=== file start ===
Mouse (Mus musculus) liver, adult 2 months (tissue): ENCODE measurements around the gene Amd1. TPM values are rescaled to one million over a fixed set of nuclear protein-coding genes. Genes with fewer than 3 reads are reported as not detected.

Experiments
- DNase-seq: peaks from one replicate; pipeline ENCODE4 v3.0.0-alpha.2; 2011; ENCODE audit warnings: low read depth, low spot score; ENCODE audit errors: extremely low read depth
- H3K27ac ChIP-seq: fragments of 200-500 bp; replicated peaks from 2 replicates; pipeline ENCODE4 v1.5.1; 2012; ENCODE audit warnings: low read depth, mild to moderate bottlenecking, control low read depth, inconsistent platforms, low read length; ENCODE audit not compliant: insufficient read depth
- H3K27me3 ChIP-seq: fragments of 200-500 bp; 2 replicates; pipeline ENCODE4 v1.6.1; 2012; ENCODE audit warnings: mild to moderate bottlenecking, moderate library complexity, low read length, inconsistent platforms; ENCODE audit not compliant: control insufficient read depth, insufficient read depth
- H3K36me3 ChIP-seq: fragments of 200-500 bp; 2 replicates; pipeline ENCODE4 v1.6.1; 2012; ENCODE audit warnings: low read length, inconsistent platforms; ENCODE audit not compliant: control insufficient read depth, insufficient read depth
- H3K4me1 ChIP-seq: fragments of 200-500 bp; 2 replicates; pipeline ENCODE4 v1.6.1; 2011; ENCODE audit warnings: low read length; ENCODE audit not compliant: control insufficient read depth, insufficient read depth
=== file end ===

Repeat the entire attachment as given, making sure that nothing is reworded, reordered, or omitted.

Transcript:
Mouse (Mus musculus) liver, adult 2 months (tissue): ENCODE measurements around the gene Amd1. TPM values are rescaled to one million over a fixed set of nuclear protein-coding genes. Genes with fewer than 3 reads are reported as not detected.

Experiments
- DNase-seq: peaks from one replicate; pipeline ENCODE4 v3.0.0-alpha.2; 2011; ENCODE audit warnings: low read depth, low spot score; ENCODE audit errors: extremely low read depth
- H3K27ac ChIP-seq: fragments of 200-500 bp; replicated peaks from 2 replicates; pipeline ENCODE4 v1.5.1; 2012; ENCODE audit warnings: low read depth, mild to moderate bottlenecking, control low read depth, inconsistent platforms, low read length; ENCODE audit not compliant: insufficient read depth
- H3K27me3 ChIP-seq: fragments of 200-500 bp; 2 replicates; pipeline ENCODE4 v1.6.1; 2012; ENCODE audit warnings: mild to moderate bottlenecking, moderate library complexity, low read length, inconsistent platforms; ENCODE audit not compliant: control insufficient read depth, insufficient read depth
- H3K36me3 ChIP-seq: fragments of 200-500 bp; 2 replicates; pipeline ENCODE4 v1.6.1; 2012; ENCODE audit warnings: low read length, inconsistent platforms; ENCODE audit not compliant: control insufficient read depth, insufficient read depth
- H3K4me1 ChIP-seq: fragments of 200-500 bp; 2 replicates; pipeline ENCODE4 v1.6.1; 2011; ENCODE audit warnings: low read length; ENCODE audit not compliant: control insufficient read depth, insufficient read depth